The main banking floor was located on the mezzanine level.  The monumental dome rises 46 above the floor, soaring up through the 3rd and 4th floors.  Other bank offices are scattered around the dome on these upper levels.  A half floor is nestled between the 4th and 5th levels to contain the ventilating equipment.


Rental space for offices occupied the 6th through 19th floors.  In addition to the normal complement of administrative and professional offices, several suites in the building were specially equipped for doctors and dentists.  "Compressed air, gas and special electrical current for X-ray and similar devices" as well as "sound-proofed doors and partitions" were furnished (to muffle the screams of the patients?).


In fact, the 13th floor was originally designated for rental to a group of doctors.  The physicians were not superstitious, but apparently their patients were not so "scientific" and they began to express their fears about medical treatments going awry on the ill-fated floor.  The offending floor 13 disappeared from the building.


The upper three floors, 17, 18, 19, were occupied by the Athelstan Club, a local social club for men.  They installed a dining room, kitchen and woman's lounge as well as a card room, gentlemen's lounge and ball room in their space.


The exterior of the building is faced with 2,000 tons of gray Bedford (Indiana) limestone.  The base of the Michigan Avenue facade is trimmed with black granite, the only use of this material in Michigan outside of Detroit at the time of construction.  One of the few changes to the exterior has been the new entrance marquee installed when the pedestrian mall was built in the 1970s.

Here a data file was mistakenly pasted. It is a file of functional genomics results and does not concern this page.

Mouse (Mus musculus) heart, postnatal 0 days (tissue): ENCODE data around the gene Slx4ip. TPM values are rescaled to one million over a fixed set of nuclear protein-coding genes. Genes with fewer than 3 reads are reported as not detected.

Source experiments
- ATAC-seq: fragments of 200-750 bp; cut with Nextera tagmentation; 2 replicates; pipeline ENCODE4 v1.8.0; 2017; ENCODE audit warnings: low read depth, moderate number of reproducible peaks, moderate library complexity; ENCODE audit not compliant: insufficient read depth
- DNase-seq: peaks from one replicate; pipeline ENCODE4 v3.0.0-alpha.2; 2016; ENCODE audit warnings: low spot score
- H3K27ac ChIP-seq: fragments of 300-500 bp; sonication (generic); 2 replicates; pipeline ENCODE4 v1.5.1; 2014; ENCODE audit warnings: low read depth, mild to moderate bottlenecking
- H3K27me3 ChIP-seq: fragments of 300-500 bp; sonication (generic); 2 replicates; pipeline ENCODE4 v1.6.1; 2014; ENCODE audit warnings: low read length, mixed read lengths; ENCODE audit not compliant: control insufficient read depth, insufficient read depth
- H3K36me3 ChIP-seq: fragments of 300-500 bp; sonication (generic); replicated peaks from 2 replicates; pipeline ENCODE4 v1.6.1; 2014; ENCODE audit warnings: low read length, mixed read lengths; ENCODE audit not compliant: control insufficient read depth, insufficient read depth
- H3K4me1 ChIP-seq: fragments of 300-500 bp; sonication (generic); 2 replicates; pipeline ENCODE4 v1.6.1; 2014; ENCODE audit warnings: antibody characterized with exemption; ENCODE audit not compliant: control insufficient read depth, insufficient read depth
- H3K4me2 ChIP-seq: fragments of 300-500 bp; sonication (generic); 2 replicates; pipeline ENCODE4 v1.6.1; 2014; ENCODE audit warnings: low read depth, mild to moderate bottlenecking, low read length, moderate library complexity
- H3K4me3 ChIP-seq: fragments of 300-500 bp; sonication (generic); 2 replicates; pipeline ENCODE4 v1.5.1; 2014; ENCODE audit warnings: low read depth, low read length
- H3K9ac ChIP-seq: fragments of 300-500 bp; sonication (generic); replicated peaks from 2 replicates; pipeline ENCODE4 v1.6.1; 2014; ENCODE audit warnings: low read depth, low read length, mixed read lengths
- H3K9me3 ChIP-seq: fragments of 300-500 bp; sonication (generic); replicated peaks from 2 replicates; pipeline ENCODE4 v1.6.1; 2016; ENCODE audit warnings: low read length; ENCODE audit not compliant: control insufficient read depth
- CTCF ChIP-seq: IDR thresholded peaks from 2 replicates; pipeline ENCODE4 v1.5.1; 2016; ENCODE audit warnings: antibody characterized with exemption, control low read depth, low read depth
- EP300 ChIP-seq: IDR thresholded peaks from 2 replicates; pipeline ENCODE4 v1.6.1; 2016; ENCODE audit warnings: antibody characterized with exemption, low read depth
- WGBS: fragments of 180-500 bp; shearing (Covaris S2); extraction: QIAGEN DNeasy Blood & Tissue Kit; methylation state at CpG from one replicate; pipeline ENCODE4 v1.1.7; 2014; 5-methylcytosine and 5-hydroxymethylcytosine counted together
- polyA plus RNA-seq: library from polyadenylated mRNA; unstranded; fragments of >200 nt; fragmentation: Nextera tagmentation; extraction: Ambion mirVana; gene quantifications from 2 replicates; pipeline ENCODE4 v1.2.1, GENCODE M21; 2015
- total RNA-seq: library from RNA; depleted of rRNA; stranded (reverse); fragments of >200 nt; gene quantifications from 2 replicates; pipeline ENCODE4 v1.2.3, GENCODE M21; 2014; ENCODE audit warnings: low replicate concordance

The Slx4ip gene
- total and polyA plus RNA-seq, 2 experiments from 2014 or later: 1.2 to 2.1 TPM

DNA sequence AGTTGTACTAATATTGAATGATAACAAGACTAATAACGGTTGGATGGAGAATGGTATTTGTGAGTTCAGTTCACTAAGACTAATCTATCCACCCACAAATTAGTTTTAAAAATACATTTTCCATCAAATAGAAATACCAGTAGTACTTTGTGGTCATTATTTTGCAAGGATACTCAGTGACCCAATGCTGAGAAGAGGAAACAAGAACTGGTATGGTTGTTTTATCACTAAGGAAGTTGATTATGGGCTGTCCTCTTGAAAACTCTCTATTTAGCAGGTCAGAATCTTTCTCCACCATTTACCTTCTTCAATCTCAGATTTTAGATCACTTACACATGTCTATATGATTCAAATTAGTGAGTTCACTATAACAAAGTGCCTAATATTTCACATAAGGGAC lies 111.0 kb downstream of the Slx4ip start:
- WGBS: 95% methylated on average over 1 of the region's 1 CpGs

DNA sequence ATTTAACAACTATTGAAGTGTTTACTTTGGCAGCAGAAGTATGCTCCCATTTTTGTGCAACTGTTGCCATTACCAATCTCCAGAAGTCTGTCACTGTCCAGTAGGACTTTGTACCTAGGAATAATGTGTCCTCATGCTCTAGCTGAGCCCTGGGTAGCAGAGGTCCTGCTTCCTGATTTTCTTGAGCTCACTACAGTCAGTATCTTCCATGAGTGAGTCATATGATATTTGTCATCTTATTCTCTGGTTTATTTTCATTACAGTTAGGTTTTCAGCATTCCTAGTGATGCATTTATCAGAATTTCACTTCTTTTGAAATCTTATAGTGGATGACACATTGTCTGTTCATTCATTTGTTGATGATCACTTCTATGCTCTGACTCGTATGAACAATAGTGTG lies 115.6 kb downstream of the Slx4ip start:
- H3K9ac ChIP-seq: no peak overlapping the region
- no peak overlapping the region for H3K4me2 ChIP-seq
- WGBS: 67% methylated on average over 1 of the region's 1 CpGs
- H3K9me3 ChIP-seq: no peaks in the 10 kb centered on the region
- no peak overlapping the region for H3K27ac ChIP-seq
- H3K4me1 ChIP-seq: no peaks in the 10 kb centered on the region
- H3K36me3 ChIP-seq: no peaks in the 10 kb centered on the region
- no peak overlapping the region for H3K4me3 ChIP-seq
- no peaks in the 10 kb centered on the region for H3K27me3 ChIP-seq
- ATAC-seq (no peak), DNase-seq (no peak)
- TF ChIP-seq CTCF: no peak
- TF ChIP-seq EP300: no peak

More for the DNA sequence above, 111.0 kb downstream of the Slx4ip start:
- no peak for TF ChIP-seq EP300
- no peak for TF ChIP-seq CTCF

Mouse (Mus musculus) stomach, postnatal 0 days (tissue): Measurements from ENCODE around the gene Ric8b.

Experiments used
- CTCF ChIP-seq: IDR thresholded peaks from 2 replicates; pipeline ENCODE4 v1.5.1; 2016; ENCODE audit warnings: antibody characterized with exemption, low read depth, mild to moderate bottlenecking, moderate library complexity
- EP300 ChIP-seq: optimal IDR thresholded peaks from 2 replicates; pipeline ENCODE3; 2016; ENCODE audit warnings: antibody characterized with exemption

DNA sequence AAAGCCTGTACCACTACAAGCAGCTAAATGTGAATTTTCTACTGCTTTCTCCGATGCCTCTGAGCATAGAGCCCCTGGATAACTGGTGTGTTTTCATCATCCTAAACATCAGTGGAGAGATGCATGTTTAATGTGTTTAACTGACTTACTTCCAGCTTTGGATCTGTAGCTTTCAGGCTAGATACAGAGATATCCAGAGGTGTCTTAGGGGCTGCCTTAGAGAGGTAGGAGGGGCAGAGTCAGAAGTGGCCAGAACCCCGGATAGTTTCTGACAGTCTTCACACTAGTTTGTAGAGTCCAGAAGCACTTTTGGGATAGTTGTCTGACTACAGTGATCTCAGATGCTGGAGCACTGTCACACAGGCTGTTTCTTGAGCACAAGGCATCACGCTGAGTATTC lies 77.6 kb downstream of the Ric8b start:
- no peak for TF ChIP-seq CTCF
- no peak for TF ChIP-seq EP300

The interior of the building is marked by rich materials used in what the architects described as the "modified modern" style -- "the new preference for large, well proportioned, flat surfaces and vertical lines, avoiding the grotesque affected by so many." 


The grilled aluminum gateway at the foot of the escalator is just one example of this style.  The elaborately etched doors of the elevators and the embossed letterboxes are also notable.


The escalator itself -- Battle Creek's only "moving stairway" -- was a leading attraction for most bank patrons.  As the newspaper wrote at the time of the bank opening -- "Blessed by the hurrying businessman as a time-saver, by the shopper as a step-saver and by the school boy as a free ride, the escalators are still viewed with a certain amount of suspicion by a few wary step-climbers who prefer the solid marble beneath their feet."  Originally made of wood, the escalator could carry 4,000 adventurous patrons an hour at the speed of 90 feet per minute.   


The walls of the lobby are faced with richly-grained red Levanto marble from Italy.  The main banking floor is covered with Golden Travertine marble from Czechoslovakia. 


The murals, with motifs of fruits, animals and cereals, used soft pastel colors and gold leaf to bring warmth into the room and offset the hard surface of the marble.  The art work is designed by the architects and Alexander Rindskopf of Chicago.  An army of artisans worked for months to stencil and hand paint the designs on the walls and ceiling.


The floors of both the ground floor and banking room are paved with blocks of Roman Travertine marble.  The 1200 pound light fixture suspended from the dome was raised and lowered for maintenance by an innovative pulley system. 


The soaring Heritage Tower defines the city's skyline.  The monumental domed interior of the banking floor almost overwhelms our senses with shining marble, gleaming gold leaf, glowing murals and sparkling mosaics.